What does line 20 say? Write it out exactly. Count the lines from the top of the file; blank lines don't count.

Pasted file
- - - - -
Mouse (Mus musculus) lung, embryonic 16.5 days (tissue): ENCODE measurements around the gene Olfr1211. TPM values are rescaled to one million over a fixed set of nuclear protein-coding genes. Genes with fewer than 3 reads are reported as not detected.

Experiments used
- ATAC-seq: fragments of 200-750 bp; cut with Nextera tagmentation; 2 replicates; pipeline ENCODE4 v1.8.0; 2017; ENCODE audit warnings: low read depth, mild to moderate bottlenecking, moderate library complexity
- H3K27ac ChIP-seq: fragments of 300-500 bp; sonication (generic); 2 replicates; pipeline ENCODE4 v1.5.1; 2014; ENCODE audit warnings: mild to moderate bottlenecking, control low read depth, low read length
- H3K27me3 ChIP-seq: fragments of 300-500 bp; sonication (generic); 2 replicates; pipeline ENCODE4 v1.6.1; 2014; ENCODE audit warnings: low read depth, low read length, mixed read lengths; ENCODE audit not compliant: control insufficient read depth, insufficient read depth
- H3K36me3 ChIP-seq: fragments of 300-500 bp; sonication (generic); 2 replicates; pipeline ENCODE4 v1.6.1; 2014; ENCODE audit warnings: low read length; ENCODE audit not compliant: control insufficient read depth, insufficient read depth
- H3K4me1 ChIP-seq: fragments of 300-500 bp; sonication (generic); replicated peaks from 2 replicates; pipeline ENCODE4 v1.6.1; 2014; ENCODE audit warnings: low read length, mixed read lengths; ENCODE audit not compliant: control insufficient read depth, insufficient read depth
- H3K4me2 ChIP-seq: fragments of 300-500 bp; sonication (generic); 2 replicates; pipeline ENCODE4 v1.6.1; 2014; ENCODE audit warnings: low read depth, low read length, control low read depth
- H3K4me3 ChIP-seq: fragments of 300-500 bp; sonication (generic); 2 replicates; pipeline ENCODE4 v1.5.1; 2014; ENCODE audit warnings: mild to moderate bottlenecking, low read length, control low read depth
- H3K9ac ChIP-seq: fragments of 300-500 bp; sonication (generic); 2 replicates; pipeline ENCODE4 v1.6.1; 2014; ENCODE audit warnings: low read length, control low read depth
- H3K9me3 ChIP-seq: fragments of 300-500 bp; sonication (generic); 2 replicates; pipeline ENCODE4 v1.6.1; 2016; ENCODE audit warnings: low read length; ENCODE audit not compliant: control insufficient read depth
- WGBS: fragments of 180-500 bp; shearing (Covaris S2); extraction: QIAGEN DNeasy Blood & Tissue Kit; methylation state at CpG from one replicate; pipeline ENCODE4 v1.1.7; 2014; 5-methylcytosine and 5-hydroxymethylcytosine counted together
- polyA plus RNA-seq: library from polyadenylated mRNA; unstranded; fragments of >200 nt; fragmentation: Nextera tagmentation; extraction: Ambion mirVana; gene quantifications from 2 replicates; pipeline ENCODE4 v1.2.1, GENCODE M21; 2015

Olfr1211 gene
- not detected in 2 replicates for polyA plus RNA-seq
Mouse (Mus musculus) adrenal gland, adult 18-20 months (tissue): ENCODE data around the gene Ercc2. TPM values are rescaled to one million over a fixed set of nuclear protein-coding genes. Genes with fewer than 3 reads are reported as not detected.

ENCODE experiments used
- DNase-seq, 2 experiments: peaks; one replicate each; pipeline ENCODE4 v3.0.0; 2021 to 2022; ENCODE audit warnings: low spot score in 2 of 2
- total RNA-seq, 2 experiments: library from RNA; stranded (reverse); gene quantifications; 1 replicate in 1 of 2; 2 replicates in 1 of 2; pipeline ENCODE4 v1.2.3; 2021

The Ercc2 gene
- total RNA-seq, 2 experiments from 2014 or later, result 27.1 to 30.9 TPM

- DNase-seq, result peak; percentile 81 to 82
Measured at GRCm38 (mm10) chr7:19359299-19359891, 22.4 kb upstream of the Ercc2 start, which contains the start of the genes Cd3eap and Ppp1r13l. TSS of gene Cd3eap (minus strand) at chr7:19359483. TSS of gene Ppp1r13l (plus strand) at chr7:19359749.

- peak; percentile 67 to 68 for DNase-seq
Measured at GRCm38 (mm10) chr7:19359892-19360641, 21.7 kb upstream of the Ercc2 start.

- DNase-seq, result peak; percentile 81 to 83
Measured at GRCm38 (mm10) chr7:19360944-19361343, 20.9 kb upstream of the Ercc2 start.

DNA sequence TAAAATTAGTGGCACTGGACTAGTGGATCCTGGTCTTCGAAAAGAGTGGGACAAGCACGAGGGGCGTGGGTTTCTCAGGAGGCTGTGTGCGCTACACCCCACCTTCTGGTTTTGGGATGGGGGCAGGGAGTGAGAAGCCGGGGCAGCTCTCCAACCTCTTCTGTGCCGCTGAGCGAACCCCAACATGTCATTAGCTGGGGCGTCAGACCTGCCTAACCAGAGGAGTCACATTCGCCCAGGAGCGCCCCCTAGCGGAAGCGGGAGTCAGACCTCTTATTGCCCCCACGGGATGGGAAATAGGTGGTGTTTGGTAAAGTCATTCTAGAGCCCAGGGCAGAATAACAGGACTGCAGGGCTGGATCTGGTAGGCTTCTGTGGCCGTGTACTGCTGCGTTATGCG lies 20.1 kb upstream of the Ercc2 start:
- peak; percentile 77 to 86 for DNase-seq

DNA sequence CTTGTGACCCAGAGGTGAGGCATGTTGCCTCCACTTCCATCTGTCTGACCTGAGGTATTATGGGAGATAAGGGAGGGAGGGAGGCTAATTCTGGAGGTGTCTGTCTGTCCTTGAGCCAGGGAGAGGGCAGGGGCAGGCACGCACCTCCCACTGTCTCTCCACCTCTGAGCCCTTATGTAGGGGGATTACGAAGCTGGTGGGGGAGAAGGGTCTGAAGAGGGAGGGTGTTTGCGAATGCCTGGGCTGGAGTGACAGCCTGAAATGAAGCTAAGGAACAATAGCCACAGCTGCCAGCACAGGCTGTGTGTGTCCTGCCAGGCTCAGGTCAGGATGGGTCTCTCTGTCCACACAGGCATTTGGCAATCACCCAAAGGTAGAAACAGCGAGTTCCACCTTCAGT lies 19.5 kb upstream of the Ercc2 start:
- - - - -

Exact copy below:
The Ercc2 gene